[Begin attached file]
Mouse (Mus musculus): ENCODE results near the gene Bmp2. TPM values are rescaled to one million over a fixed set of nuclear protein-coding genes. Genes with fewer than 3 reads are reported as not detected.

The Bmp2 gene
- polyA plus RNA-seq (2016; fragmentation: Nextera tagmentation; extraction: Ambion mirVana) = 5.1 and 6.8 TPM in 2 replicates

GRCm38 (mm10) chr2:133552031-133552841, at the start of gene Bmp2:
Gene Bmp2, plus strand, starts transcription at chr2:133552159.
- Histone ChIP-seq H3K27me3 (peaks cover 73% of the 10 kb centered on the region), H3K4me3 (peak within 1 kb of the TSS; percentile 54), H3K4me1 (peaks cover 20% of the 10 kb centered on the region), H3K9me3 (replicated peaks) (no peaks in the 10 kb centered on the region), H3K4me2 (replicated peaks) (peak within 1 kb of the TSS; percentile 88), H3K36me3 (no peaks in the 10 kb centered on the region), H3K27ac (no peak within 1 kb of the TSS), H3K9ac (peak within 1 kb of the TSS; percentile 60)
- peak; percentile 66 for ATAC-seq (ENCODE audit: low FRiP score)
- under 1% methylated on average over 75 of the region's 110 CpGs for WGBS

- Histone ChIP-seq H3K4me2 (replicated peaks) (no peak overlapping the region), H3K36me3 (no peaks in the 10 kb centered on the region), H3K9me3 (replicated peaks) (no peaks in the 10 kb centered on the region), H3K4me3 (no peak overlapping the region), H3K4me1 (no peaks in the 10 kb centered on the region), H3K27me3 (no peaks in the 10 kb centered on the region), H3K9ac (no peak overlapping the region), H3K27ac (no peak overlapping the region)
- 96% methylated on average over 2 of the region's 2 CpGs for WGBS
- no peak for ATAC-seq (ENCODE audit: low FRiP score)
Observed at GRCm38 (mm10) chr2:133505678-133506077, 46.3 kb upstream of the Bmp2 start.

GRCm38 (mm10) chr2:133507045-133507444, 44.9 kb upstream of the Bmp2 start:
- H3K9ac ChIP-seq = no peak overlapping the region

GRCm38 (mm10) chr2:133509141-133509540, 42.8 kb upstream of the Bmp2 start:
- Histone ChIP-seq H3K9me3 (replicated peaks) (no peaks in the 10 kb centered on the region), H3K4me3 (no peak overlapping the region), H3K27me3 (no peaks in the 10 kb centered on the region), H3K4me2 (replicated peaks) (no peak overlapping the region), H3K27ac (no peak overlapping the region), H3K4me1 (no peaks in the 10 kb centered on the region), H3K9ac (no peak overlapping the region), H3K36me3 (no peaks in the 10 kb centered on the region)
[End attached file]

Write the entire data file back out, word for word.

Mouse (Mus musculus): ENCODE results near the gene Bmp2. TPM values are rescaled to one million over a fixed set of nuclear protein-coding genes. Genes with fewer than 3 reads are reported as not detected.

The Bmp2 gene
- polyA plus RNA-seq (2016; fragmentation: Nextera tagmentation; extraction: Ambion mirVana) = 5.1 and 6.8 TPM in 2 replicates

GRCm38 (mm10) chr2:133552031-133552841, at the start of gene Bmp2:
Gene Bmp2, plus strand, starts transcription at chr2:133552159.
- Histone ChIP-seq H3K27me3 (peaks cover 73% of the 10 kb centered on the region), H3K4me3 (peak within 1 kb of the TSS; percentile 54), H3K4me1 (peaks cover 20% of the 10 kb centered on the region), H3K9me3 (replicated peaks) (no peaks in the 10 kb centered on the region), H3K4me2 (replicated peaks) (peak within 1 kb of the TSS; percentile 88), H3K36me3 (no peaks in the 10 kb centered on the region), H3K27ac (no peak within 1 kb of the TSS), H3K9ac (peak within 1 kb of the TSS; percentile 60)
- peak; percentile 66 for ATAC-seq (ENCODE audit: low FRiP score)
- under 1% methylated on average over 75 of the region's 110 CpGs for WGBS

- Histone ChIP-seq H3K4me2 (replicated peaks) (no peak overlapping the region), H3K36me3 (no peaks in the 10 kb centered on the region), H3K9me3 (replicated peaks) (no peaks in the 10 kb centered on the region), H3K4me3 (no peak overlapping the region), H3K4me1 (no peaks in the 10 kb centered on the region), H3K27me3 (no peaks in the 10 kb centered on the region), H3K9ac (no peak overlapping the region), H3K27ac (no peak overlapping the region)
- 96% methylated on average over 2 of the region's 2 CpGs for WGBS
- no peak for ATAC-seq (ENCODE audit: low FRiP score)
Observed at GRCm38 (mm10) chr2:133505678-133506077, 46.3 kb upstream of the Bmp2 start.

GRCm38 (mm10) chr2:133507045-133507444, 44.9 kb upstream of the Bmp2 start:
- H3K9ac ChIP-seq = no peak overlapping the region

GRCm38 (mm10) chr2:133509141-133509540, 42.8 kb upstream of the Bmp2 start:
- Histone ChIP-seq H3K9me3 (replicated peaks) (no peaks in the 10 kb centered on the region), H3K4me3 (no peak overlapping the region), H3K27me3 (no peaks in the 10 kb centered on the region), H3K4me2 (replicated peaks) (no peak overlapping the region), H3K27ac (no peak overlapping the region), H3K4me1 (no peaks in the 10 kb centered on the region), H3K9ac (no peak overlapping the region), H3K36me3 (no peaks in the 10 kb centered on the region)